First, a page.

While writing about the Ferguson shooting of an unarmed African -American teenager by a white police officer, I came across the concept of Structural Vulnerability. I met with Professor James Quesada from San Francisco State University, a medical anthropologist who has written and researched this topic extensively. I wanted him to help me understand how Structural Vulnerability appears in my Oakland neighborhood.
“Vulnerability in the term Structural Vulnerability refers to a person’s social position in any kind of social setting or social field,” Quesada explained. ” A social field is any space a person is occupying; it can be one’s bedroom, inside your car or the street corner one is standing on.” He explained that people within the social fields are also part of a hierarchy that is not an even-playing field. He was paraphrasing a prominent French social theorist, Pierre Bourdieu.
In other words, even though I have earned my masters’ in public health and work hard for everything I own, I still have a physical appearance of a Mexican/Hispanic who happens to live in East Oakland. Along with this social position come many daily social relations that I tend to manage without issue.
But for many of us in urban environments like East Oakland, the “uneven playing” field that Quesada refers to constantly puts us at risk for harm. “You do not need to even talk or exchange words to influence your social field and to be in a vulnerable social position,” Quesada said.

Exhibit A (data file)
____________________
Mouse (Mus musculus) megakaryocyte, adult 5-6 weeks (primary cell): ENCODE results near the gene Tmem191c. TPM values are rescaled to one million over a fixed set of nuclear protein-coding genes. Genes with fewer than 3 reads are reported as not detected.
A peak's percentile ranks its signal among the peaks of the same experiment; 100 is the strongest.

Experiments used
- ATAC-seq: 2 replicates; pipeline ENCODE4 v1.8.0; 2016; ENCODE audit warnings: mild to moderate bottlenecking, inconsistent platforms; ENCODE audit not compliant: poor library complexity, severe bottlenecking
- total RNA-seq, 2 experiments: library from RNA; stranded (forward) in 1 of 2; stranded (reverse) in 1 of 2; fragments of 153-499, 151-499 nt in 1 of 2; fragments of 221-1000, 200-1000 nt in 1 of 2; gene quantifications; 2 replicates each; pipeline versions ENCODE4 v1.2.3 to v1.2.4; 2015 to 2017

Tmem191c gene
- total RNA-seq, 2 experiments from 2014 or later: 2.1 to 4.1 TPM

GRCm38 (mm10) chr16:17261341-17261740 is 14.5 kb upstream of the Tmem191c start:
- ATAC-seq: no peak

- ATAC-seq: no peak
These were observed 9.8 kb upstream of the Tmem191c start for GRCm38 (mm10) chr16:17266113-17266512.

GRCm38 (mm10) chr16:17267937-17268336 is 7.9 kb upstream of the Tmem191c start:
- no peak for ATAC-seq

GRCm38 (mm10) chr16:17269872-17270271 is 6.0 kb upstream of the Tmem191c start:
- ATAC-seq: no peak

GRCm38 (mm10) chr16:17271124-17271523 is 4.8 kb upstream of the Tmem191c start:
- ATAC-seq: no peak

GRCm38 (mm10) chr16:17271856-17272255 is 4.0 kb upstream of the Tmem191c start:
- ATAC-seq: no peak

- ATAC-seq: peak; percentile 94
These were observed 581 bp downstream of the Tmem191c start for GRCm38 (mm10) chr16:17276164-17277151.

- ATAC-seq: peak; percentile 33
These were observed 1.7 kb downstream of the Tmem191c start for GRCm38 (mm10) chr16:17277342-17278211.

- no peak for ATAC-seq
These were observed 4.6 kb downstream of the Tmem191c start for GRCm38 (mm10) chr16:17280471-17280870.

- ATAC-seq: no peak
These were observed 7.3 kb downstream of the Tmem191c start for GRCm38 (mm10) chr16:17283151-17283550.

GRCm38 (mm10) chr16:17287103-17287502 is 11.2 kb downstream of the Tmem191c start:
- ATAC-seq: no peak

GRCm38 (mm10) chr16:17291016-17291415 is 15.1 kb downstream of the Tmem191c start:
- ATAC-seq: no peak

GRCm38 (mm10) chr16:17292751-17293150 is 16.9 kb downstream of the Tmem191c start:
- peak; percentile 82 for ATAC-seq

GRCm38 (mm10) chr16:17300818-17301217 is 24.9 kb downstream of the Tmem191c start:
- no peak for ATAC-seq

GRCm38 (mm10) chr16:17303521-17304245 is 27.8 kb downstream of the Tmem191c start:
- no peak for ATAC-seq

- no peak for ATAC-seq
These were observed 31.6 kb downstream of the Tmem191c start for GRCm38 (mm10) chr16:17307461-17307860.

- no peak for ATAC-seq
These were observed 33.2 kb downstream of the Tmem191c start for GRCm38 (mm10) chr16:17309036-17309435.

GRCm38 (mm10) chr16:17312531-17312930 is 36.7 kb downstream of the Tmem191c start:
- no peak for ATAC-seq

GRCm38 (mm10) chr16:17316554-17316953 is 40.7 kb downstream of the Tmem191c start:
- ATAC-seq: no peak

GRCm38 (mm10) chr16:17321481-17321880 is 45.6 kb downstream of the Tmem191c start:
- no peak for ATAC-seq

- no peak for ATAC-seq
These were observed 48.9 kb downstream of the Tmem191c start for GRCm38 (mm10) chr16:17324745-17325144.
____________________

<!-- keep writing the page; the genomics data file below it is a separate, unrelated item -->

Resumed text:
Some parents understand these social dynamics and are coping in various ways.
“My oldest son, (18-years-old) until this day, cannot wear red or blue clothing. He went to a private school [in Oakland] and part of his uniform was a blue cardigan sweater, but he could not wear that! ” said Sonia Arias, an Oakland born Latina who was raised in the Fruitvale neighborhood. She was referring to the fact the colors red and blue were claimed by gangs, marking the wearer as a possible target. “I never let him walk home, despite living near his school. We taught him to respect his elders and authority but not to have blind trust to all,” she said, referring to police in general.
Arias didn’t use the words Structural Vulnerability, but she gave a textbook example of it; she understood her son’s social position and his intrinsic risk by being young, Latino and an Oakland resident.
“One key aspect of Structural Vulnerability is that it is often hard to pinpoint the culprit due to deliberate power imbalances. Even more difficult than identifying structural vulnerability is assigning liability” said Daisy Ozim, a student at San Francisco State University who has lived in East Oakland. “A young prostitute standing on High Street and International Boulevard is Structural Violence,” she said, using the term that describes how individuals are damaged by social structures.
Increasing our awareness of our social positions and linking how policies or lack thereof manifest in our neighborhoods may help us better negotiate risky situations.
“This self-awareness is a critical one, because it helps me negotiate my attitude and behavior when in the presence of police in general or when engaging with community members,” said Jerome Loston who briefly lived on 77th Avenue and Spencer in East Oakland, and now lives in Manhattan. “For one, I am conscious of my surroundings, where I am standing, who I am with and who is observing my actions. I am constantly calibrating! I am consciously combining worlds: East Side Oakland, Berkeley, Richmond, Brooklyn [NY], Manhattan, Paris [France], Africa. I bring it all and don’t tell nobody [sic]!”
Of course we all experience different social relationships. Quesada said for some, forces socialize them, teaching them how to behave and carry themselves in public. These forces may be invisible, but if we are going to survive them, we must begin to understand our social positions and in the process, take back our hoods!